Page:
By Mike Thomson
The Today Programme, Gulu northern Uganda
WARNING: Some people may find this interview distressing.
The fate that befell 42-year-old Lawill Concy at the hands of the notorious Lords Resistance Army, happened more than a decade ago, but its effects have never left her.
"We left town to buy cassava at a place near Gulu (in northern Uganda). All of a sudden we came across some LRA rebels. They came over and ordered us to come with them," she tells me.
Lawill and 10 other local women were taken into the forest and paraded before three LRA commanders. Beside the men, on a long wooden bench, was a machete.
What followed next was horrific. It explains why the Lord's Resistance Army, or LRA, which has since gone on to murder, maim and abduct people across three neighbouring countries, is the most feared militia in Africa.
"One of the commanders asked a young boy at the back of the room to come over," she remembers. "They told him to show us how sharp the machete was and what damage it could do. The commander then looked at all of us and said: 'Don't cry or scream when the knife comes or you'll be killed straight away.'"
At this point, Lawill, the wife of a church minister in Gulu, pauses for a few seconds, her right hand trembling slightly, and then slowly continues.
"The boy then reached forward and cut off my friend's lips followed by her ears. Then he pushed the blade into her mouth and told her to bite on it. She did this. All the time she hardly made a sound. Then they motioned for me to come over to the boy and he did the same to me."
With only a small paraffin lamp to light her small family home it is hard to see the damage done by the boy with knife. But as she leans forward to sip some water the result of her ordeal, as well as that of nine other women, is plain to see.
Lawill is not sure how old the young boy ordered to wield the machete on her was but thinks may could have been 12-years-old or less. This is something he will have to live with too.
A short distance away a young man, now in his twenties, recounts how he was abducted by the LRA at the same age of 12. Richard Ocitti, who is softly spoken with a gentle face, saw his father shot in front of him before being forced into the bush.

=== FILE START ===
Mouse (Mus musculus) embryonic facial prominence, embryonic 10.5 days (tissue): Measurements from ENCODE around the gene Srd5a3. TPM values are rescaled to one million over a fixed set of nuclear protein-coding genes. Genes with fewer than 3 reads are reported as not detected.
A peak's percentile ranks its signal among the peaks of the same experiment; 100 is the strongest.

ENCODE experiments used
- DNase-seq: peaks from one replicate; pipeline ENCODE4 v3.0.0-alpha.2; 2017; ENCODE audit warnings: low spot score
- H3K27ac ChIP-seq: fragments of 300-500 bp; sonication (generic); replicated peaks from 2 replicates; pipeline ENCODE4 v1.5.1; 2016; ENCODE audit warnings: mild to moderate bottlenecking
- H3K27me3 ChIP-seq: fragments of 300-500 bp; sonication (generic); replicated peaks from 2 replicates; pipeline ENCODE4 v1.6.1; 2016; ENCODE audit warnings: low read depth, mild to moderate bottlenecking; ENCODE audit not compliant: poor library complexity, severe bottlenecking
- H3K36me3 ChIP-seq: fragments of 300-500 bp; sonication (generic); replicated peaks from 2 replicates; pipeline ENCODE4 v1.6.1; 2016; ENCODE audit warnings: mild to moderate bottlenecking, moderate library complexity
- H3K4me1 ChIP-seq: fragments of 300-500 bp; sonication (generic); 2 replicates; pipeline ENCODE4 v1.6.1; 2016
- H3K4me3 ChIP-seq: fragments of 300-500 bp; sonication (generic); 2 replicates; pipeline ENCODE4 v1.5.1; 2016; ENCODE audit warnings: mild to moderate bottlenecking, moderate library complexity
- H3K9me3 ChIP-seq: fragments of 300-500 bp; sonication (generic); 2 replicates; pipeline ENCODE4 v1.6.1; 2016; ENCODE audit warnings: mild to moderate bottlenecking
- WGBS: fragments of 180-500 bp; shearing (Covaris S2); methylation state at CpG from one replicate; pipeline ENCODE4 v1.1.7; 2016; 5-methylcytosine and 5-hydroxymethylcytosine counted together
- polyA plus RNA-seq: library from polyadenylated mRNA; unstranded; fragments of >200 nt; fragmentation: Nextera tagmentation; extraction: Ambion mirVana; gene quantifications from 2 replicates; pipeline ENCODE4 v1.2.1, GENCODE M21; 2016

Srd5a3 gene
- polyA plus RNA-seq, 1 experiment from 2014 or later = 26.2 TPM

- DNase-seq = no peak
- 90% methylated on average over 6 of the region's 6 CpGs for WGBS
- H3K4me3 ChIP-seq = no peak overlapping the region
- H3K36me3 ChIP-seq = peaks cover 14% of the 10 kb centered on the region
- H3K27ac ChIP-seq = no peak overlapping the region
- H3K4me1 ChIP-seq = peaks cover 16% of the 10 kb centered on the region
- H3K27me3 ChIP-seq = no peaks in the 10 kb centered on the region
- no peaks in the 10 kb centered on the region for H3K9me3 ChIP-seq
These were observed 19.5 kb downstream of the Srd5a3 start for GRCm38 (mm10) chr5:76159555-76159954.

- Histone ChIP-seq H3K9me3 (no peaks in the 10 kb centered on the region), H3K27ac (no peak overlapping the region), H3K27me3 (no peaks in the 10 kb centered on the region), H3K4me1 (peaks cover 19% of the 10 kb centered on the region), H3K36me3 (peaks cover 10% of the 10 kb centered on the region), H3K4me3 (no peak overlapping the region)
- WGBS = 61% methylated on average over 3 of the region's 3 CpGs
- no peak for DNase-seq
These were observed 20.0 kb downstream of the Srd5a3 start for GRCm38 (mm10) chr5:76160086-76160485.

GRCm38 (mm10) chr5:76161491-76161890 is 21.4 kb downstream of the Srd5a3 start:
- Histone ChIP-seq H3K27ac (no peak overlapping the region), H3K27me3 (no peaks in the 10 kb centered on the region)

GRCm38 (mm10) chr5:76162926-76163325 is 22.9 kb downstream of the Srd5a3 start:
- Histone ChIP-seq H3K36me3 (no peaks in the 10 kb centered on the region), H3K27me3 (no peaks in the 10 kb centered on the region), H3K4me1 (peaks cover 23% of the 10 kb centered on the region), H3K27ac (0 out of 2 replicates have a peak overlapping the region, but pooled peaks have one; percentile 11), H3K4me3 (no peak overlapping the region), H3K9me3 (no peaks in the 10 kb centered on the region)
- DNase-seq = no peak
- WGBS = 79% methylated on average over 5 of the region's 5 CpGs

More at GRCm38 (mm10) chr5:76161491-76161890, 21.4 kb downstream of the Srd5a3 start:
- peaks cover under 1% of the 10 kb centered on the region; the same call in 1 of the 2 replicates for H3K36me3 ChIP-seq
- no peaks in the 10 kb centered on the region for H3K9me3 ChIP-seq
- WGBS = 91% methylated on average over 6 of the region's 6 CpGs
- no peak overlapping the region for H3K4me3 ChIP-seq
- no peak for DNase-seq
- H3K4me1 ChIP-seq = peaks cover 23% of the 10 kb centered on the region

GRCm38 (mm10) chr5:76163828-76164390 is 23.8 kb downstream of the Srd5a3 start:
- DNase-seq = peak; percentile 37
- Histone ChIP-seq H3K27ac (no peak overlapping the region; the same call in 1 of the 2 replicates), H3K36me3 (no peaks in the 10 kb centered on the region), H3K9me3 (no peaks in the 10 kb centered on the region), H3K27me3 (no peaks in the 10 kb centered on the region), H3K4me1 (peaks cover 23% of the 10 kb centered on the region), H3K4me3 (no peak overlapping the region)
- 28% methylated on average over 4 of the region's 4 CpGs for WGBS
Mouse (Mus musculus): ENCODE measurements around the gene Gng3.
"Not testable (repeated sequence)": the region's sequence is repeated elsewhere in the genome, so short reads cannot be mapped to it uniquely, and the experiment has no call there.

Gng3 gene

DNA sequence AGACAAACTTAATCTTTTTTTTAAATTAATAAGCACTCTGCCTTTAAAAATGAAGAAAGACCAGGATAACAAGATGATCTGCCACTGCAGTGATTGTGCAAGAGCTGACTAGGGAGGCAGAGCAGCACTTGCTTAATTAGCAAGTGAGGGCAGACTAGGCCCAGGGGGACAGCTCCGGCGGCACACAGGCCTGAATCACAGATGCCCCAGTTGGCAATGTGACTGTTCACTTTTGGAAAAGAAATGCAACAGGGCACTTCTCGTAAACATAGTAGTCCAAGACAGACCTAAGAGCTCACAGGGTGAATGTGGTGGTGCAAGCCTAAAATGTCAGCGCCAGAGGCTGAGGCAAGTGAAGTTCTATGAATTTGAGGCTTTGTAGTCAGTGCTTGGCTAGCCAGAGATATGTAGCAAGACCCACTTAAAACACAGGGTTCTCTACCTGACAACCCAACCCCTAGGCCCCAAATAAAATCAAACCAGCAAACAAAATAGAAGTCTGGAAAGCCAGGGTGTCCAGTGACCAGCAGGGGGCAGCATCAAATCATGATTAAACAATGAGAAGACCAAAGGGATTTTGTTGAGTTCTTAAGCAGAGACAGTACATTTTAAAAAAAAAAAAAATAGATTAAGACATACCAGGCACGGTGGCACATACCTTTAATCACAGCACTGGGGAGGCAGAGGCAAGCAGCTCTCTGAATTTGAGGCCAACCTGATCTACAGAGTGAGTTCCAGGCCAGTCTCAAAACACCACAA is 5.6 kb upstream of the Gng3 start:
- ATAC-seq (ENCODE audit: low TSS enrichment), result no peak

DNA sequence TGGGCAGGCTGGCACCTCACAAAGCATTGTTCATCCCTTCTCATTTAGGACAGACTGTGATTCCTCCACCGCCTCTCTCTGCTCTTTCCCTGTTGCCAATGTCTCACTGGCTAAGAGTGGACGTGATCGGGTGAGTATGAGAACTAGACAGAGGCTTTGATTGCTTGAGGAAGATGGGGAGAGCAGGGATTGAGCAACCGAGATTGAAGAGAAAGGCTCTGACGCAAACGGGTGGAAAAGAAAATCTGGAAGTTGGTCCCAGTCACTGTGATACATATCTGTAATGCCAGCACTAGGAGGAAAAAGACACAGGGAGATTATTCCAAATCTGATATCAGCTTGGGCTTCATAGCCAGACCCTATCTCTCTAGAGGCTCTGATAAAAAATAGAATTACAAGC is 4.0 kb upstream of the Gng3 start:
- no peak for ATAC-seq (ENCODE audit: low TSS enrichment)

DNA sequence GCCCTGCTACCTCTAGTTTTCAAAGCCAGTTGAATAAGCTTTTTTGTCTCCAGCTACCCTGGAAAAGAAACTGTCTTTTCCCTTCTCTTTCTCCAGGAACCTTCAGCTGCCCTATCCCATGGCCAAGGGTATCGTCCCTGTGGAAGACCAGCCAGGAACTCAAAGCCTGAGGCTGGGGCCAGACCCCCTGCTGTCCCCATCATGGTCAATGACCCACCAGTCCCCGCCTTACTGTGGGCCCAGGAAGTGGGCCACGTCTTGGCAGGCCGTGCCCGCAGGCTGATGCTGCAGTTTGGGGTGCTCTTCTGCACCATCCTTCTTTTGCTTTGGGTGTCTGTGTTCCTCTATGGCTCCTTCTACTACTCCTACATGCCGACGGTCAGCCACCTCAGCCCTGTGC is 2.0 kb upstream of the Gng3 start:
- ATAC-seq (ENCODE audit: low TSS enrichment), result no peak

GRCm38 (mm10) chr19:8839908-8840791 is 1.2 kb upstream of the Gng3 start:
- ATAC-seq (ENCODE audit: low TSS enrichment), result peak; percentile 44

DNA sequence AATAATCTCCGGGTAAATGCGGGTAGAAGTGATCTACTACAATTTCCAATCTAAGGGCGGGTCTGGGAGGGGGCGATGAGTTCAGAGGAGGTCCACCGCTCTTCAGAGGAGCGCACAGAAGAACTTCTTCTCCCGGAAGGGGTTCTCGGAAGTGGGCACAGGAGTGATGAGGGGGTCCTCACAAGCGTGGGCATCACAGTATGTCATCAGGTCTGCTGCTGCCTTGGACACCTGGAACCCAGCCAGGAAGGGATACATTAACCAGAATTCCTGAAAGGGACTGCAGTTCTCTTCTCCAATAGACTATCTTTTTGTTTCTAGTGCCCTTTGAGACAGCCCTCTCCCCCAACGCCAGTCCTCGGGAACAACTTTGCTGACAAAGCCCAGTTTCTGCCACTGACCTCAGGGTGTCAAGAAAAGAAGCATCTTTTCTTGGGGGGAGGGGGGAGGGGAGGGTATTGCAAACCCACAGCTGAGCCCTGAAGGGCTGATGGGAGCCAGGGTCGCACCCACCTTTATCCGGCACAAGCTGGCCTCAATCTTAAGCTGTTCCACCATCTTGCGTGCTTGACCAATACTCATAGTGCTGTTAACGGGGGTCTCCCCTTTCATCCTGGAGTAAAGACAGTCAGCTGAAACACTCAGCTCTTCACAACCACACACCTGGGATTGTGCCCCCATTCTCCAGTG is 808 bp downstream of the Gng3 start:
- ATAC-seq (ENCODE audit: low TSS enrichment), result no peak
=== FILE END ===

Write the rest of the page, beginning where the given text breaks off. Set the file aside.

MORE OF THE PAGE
During the following three years Richard says he was trained to rob, kill and obey whatever the LRA told him to do.
WARNING: Some people may find this interview distressing.
On one occasion this included being ordered to beat to death a childhood friend of his, with the help of the boy's sister, after he had been caught trying to escape.
"He was a good friend, but we were forced to kill him. We used a machete. You see, there was no way out because senior soldiers were standing there with a gun. So, you have to do it and rescue your life."
Did this boy appeal to you?
"So much, so much, many times."
Struggling with his emotions at times, Richard went on to outline how the LRA's leader, Joseph Kony, had once ordered him and other abducted children to take part in a massacre in Northern Uganda. "Kony ordered that he didn't want to see any living human beings in that area," he adds.
The LRA believed that people in a Ugandan village they had surrounded had given information about them to government forces.
"Some people were killed, using axes and machetes. Others were burned in their house by his order.
Sometimes I had nightmares, people pleading for their lives to me.
Former LRA child soldier Richard Ocitti
"He didn't want to see any living beings. So, even goats were killed because we are following the orders that not any living beings were to be left alive in that village."
Richard also remembers often witnessing the sort of mutilations suffered by Lawill Concy, though insists he never actually took part in any of them. He escaped physically unharmed three years later, but still struggles mentally with the memories of what he was forced, at such a young age, to do.
"At first when I first came back home it was really, really difficult. Sometimes I had nightmares, people pleading for their lives to me," he explains.
"One thing I've been doing is to pray. I've been used by other people just like a stick for beating a snake. So after the snake is dead they throw the stick away. I only pray that God forgive me for that. I still feel for them I feel it really if I am to kill them I feel it so much."
Deserted: The LRA campaign has led many Congolese villagers to flee
Lawill Concy says there is little she can do about the physical scars of her ordeal. But, she has largely recovered from the mental ones that left her unable to leave the walls of her family home for several years.
With Richard Ocitti so desperate to be forgiven for the brutal acts he was made to commit as a child, how would Lawill react, I asked, if she ever saw the boy who scarred her for life on that terrible day?
"Now I'm ready to forgive him and the others. But if I'd come across any of them before, I'd have killed them for what they did to me. But now I have put myself in the hands of God.
"The Bible says we should forgive one another. So, I'm ready to forgive them all."
The International Criminal Court has, however, made clear that it will not forgive the LRA's leader, Joseph Kony, and his four top commanders. All stand accused of killing and maiming thousands of people across four countries, as well as abducting 60,000 children in Uganda alone.
But the ICC will have to catch them first. Unfortunately this looks no nearer to happening than it did more than 23 years ago when the LRA first took up arms, and their brutality continues.
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